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Will Facebook become a Bank?

The Financial Times and Twitter are already ravenously commenting the not unexpected move from Facebook into financial services. Indeed, not content with being just the platform to share cat photos and status updates, Facebook is apparently decided to provide financial services in the form of remittances and electronic money.

The move might appear without consequence in the most developed countries where money transfer is rather a matter of choice and convenience between credit cards or bank traditional transfers. However, if considered from the point of view of the global migrant community the situation looks strikingly different.

According to the World Bank’s latest issue of the Migration and Development Brief, international migrants from developing countries send US$404 billion in remittances to their home countries last year and India led the list with US$70 billion. Now, If one clicks on the fact that the Indian population of Facebook is around 100 Million,  and then one recalls the fact that FB acquired few weeks ago WhatsApp for the staggering amount of 18 Billion USD, then the business case start to appear crystal clear.

At least on the paper, because even if this year, the remittance flows to developing countries is expected to increase by 7.8 per cent to US$436 billion, and US$526 billion in 2016, the Money Transfer business is getting crowded: even if the Banks will be the bigger losers, because too expensive fees and unbearable days delays, already many other actors are trying to get a leading role: being PayPal and M-Pesa the most famous. Western Union a public quoted company does also money transfer for a living. Among the new players are Azimo, Transferwise and Moni which offers basically the same services and fees with different user experiences.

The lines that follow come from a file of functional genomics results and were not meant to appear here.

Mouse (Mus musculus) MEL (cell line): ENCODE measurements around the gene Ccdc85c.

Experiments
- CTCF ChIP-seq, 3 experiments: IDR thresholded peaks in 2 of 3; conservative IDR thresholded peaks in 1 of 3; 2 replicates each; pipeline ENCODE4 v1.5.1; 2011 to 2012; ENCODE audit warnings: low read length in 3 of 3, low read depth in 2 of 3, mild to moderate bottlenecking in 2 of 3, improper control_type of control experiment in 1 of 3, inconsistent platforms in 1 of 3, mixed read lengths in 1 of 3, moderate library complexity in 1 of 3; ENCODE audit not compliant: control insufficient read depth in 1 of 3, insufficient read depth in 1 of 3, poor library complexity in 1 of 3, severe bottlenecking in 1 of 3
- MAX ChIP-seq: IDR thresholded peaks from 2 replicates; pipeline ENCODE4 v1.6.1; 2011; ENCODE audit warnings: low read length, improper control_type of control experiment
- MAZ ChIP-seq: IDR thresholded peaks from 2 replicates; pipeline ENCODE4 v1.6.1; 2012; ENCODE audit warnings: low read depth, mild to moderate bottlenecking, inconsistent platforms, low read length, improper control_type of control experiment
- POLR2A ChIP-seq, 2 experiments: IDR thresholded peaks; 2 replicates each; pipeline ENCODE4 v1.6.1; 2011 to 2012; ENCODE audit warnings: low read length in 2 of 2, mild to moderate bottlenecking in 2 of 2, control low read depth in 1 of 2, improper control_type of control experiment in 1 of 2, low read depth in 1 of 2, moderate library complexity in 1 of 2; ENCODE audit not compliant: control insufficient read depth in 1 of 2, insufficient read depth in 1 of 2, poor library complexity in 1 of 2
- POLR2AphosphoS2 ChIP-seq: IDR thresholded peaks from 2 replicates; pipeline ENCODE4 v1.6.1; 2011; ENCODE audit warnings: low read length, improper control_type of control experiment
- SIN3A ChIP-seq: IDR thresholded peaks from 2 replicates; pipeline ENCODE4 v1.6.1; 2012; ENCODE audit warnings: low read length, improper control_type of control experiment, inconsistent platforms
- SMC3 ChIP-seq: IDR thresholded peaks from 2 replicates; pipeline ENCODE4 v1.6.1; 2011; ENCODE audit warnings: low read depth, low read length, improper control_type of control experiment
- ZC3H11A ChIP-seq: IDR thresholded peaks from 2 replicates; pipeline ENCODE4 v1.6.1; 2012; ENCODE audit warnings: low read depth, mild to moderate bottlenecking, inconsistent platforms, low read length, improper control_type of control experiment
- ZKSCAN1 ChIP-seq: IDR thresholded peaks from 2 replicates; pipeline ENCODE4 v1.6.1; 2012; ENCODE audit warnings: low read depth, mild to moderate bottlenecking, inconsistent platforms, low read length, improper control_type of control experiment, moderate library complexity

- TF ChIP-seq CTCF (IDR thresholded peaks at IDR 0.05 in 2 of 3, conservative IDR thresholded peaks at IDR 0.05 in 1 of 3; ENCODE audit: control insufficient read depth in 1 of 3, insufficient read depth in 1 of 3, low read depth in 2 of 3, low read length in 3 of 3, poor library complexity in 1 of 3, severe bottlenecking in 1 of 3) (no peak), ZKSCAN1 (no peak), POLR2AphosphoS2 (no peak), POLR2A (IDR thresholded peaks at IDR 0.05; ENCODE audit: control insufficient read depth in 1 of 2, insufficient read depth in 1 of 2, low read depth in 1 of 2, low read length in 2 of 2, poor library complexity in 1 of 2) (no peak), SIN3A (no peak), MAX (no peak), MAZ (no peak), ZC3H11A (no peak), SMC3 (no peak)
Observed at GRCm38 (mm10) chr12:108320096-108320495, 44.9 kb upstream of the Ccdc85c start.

After only weeks when FB had obtained the regulatory approval in Ireland, the license would allow individuals to store money on Facebook and use it to pay and exchange money with others, according to the three journalists who prepared the Financial Times article.

But probably it will take a while before we can see an Icon to click and send money instead of likes via FB, the reason is that global remittances, is a major and in some countries heavy regulated business. Including those to high-income countries, money transfers are estimated at US$581 billion this year from US$542 billion in 2013, and rising to US$681 billion in 2016.

For many developing countries, remittances remain a key source of external resource flows, far exceeding official development assistance and more stable than private debt and portfolio equity flows. If Facebook become a leading player, many people will truly depend on the reliability of the system. It’s not the same to hope for a Like than expect money for surviving or pay the rent.




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This post is from a series of posts in the group:

Innovation in Financial Services

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